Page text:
Raymond Doherty 5 Oct 2017 02:13pm

A day in the life: David Riley

David Riley is a 40-year veteran of the financial world – and partner at haysmacintyre – who combines accountancy with his passion for sailing as chairman of the Cowes Harbour Commission

Caption: Photography by Matthew Andrews


I learned to sail when I was nine and I’ve been doing it off and on ever since. I started sailing offshore boats when I was 18 or 19. I bought a second home in Cowes on the Isle of Wight with my wife in 1989 so that I could sail. Now it is probably my primary home. I’m a moderately successful racing sailor. I used to do quite a bit of offshore sailing but now I confine myself to the Solent and its environs.

I berthed a boat in a marina that was owned by the Harbour Commission and in 2009 I noticed that they were looking for someone and I applied. After an interview process, I was the Harbour Commissioner with the portfolio for finance for the following three years. I was reappointed in 2012 and again in 2015. The next year I became chairman of the Harbour Commission and it’s a role I’ll hold for an initial term of three years.

I took the role because Cowes helps me relax. It’s a different life to the one I’ve had in London. Contrary to what people think, Cowes and the Isle of Wight is not a wealthy community. This was me trying to put something back into a place that has given me a huge amount and I’ve got some very good friends there. That’s why I did it initially, becoming chairman has been a natural progression.


In total it probably takes up three or four days a month of my time. I have problems managing my time, which means that I often end up going to a meeting on Cowes on a Friday and doing my day job on most of Saturday or Sunday. That doesn’t make things exactly simple. But I’m very happy in what I’m doing and feel I’m contributing. I’ve also learned things I simply did not know before.

The priority is keeping the harbour open and safe. There’s also a potential development in one part of the harbour that the commission is involved in.
What pays the bills is my job at haysmacintyre and I always put that first. So if I had to have a meeting in London I would cancel my work with the harbour. If there is a big project on at haysmacintyre I would do nothing at the commission for a couple of weeks.

I don’t think I could have done this if I was still at a career point where I was developing my portfolio. I have some large clients who know me and understand that they can always get hold of me on the phone even if I am in Cowes. It’s actually given me more business experience than I had previously. I now have better experience dealing with staff and HR issues than I have to concern myself with at haysmacintyre. The chief executive has to deal with it all, but I have to be kept informed. I have a good relationship with him and supporting him was one of the reasons I took the job.


Cowes Harbour is a Trust Port. These are unusual. What that means is that it has no shareholders. The public owns it and the Department for Transport administers it. As commissioners, equivalent to directors in a private company, we are responsible to our stakeholders, which include the local community, the harbour users in general, anyone who might have something to do with the harbour.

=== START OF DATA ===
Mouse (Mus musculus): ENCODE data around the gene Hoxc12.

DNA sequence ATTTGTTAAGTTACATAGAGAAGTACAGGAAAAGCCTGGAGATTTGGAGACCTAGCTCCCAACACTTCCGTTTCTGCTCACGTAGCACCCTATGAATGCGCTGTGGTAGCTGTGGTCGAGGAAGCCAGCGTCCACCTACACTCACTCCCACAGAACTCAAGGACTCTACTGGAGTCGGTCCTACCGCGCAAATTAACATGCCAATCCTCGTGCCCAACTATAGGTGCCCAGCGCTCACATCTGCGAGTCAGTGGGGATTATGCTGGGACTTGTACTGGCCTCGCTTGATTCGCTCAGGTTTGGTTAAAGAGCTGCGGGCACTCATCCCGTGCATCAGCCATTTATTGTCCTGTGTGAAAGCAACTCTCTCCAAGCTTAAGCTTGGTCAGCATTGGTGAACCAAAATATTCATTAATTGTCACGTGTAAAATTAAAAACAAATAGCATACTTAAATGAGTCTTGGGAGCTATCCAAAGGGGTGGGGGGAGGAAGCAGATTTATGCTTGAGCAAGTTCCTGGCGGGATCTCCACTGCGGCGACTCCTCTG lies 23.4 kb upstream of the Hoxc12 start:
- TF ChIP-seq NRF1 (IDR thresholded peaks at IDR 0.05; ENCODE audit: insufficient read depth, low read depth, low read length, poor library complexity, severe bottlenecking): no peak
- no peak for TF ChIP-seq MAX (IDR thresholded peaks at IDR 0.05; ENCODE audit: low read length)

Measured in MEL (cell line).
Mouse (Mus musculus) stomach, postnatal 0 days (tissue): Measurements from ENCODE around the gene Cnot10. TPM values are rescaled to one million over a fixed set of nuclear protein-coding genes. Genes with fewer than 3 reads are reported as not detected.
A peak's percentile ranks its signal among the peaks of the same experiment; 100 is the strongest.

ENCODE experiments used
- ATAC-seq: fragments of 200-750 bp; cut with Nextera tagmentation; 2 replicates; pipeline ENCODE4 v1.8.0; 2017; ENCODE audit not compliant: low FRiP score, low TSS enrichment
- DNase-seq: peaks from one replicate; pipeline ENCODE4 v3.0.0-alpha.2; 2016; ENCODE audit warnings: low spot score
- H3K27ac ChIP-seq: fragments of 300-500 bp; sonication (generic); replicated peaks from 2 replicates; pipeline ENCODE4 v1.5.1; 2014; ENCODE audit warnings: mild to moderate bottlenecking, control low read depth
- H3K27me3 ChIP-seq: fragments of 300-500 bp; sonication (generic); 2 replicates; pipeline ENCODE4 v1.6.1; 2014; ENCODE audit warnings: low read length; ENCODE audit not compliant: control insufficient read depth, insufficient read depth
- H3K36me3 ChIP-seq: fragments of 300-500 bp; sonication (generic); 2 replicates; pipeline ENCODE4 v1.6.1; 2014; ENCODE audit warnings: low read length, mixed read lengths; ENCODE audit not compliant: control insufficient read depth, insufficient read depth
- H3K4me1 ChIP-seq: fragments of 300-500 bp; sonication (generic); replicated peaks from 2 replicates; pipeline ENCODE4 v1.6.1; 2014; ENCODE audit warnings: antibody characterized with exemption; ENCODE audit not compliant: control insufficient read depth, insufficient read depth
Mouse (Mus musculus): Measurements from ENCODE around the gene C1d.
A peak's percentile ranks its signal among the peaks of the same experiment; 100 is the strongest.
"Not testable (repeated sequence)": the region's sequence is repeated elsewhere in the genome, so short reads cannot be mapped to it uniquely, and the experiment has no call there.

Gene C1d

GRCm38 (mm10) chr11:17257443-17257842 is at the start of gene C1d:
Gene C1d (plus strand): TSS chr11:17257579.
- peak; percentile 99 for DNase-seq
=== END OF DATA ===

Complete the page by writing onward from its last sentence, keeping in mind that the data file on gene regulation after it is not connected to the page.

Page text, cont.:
As a statutory port we have the ability to levy harbour dues, which are like a tax. Everybody who comes into the harbour should pay us something towards the upkeep of the harbour. That’s our statutory role. In addition we have some businesses. There’s the moorings that we provide. We have a boatyard, a marina and a fuel berth. We have some investment property. They generate revenue that enables us to work to improve the harbour.


If I have to split the day between Cowes and London it’s quite difficult. It means coming into the office at 7am and getting the afternoon train and ferry to Cowes, which gets me there for 3pm.

I sometimes go to Cowes on a Thursday night and on Friday I’ll work from home. I get in at half past seven or quarter to eight on a normal day in the office here in London and leave at around 6.30pm. A long day, but I don’t over do it. My day will be taken up by reviews. I still do some of my own technical work. I do supervision work and, of course, client meetings. I try to keep myself up to date.


We have to make sure that the harbour is seen as more than just a place for the “yachties” – of which I am one. I like the water. I was a competitive swimmer when I was younger.

I’m not really up to the physical side of sailing anymore, although that doesn’t stop me, but I love the technical part of it and the camaraderie. It’s also quite long-term in that I can walk into a regatta somewhere and someone will shout something like: “You’re a lot fatter than you used to be!” And I think, “I recognise that voice…” It will be someone I haven’t seen for 40 years.


It has enabled me to develop my career in a structured manner. It has also enabled me to move in directions I did not expect. People joke that I don’t come across as the typical image of a chartered accountant, but I actually love what I do. I like the intricacies of it. I don’t want to stop doing it. I’m scared of not having enough to do.


There is a need to have precision. Accountants are odd in that we were trained to be fair, so we always see the other side of things. We are fundamentally different from lawyers in that we’re not trained to be advocates.